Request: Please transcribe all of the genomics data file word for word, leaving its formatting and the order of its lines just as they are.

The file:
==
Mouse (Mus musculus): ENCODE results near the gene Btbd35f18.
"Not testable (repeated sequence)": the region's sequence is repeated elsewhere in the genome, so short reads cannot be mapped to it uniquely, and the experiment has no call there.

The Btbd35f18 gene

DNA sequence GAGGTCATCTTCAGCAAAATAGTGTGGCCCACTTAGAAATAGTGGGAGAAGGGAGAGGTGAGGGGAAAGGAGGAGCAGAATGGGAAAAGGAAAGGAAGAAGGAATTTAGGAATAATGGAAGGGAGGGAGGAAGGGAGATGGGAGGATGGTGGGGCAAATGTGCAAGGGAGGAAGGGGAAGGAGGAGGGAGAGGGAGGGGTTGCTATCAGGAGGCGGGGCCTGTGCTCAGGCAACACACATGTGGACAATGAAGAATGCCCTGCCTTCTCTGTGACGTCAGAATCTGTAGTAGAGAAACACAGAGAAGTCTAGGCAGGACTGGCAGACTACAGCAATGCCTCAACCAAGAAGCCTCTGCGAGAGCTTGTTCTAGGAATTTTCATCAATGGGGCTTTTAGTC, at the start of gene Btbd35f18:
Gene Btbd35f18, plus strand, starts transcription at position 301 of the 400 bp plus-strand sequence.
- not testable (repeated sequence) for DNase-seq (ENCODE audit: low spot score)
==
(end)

Mouse (Mus musculus): ENCODE results near the gene Btbd35f18.
"Not testable (repeated sequence)": the region's sequence is repeated elsewhere in the genome, so short reads cannot be mapped to it uniquely, and the experiment has no call there.

The Btbd35f18 gene

DNA sequence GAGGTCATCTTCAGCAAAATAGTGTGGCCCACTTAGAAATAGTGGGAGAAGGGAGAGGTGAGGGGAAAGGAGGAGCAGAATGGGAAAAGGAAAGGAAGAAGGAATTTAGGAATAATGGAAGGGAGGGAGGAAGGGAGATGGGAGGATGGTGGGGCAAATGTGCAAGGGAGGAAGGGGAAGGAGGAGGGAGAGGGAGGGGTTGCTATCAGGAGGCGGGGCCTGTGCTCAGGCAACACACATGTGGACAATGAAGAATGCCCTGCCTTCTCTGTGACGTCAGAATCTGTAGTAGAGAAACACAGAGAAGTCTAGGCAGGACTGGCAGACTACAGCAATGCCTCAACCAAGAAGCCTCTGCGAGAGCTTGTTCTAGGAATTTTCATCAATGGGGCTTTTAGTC, at the start of gene Btbd35f18:
Gene Btbd35f18, plus strand, starts transcription at position 301 of the 400 bp plus-strand sequence.
- not testable (repeated sequence) for DNase-seq (ENCODE audit: low spot score)